After six seasons of moving up the Little League ranks, the baseball careers of Anthony Catapano, 14, and his Franklin Square teammates were nearing a collective climax.
Catapano fired a fastball, coaxing a pop-up. When the ball disappeared into third baseman Julio Lazardo's glove, the team had punched its ticket to the tournament in Taylor, Mich. -- the older brother of the annual Little League World Series in Williamsport, Pa.
"It was the greatest feeling of my life," Catapano said.
By 4:30 a.m. the following morning, Catapano and the team's 12 other members had returned home, washed uniforms, packed and piled into a bus for Philadelphia to catch their plane to Michigan.
Franklin Square emerged from four qualifying tournaments with a 15-1 record, a reputation for clutch hitting and a penchant for come-from-behind victories. The team faces Manhattan Beach, Calif., in its first game Sunday. Franklin Square overcame deficits in three of its four wins in its final tourney in New Jersey, including one in which the squad trailed by five runs in the last inning.
"We always say we want to come out of the gate on top, but it doesn't work out that way," said James O'Connell, 14, an outfielder whose father, Jimmy, is the coach. "We have to wait until the end to make him grow a few more gray hairs."
The team has solid pitching and defense, but it wins games with its deep lineup of hitters led by Catapano, who already has six homers in tournament play.
"It's not even fair," said James O'Connell. "I'd intentionally walk him."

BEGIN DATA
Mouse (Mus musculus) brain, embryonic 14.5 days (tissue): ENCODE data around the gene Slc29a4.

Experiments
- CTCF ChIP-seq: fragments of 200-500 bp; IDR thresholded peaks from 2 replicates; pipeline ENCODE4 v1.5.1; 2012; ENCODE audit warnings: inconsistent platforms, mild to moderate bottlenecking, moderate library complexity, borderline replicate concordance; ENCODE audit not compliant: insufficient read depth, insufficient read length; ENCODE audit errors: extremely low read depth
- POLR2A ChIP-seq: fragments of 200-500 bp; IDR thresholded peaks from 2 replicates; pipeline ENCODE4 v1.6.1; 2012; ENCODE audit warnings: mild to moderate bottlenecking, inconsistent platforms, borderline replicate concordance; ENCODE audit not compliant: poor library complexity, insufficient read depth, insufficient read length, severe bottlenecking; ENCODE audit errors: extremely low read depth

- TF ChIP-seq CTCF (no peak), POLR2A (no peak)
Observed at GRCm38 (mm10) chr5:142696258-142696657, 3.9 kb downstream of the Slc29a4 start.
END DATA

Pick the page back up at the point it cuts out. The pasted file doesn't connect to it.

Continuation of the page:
The team is the first Junior League World Series qualifier from Long Island since a 2004 Massapequa squad. To get to Michigan, Franklin Square defeated opponents from Maine, Massachusetts, Connecticut and Rhode Island.
To win in Michigan, the team must survive a round robin against champions from four other U.S. regions, then top the winner of an international pool that includes teams from Aruba, Mexico and Chinese Taipei.
"I'm looking forward to seeing how we stack up," coach Jimmy O'Connell said.
Some of their potential opponents are "huge, they're great hitters, and they can throw the ball 85 miles per hour," said centerfielder Matt Cosme, 13.
While the team's travel and accommodations are paid for by organizers, the players' families chartered a bus for the 11-hour drive to Taylor, a suburb of Detroit. Many will stay through the conclusion of the tournament at the end of next week.
"We are all floating on clouds," said Josephine Catapano, 49. "I still don't believe that this is real."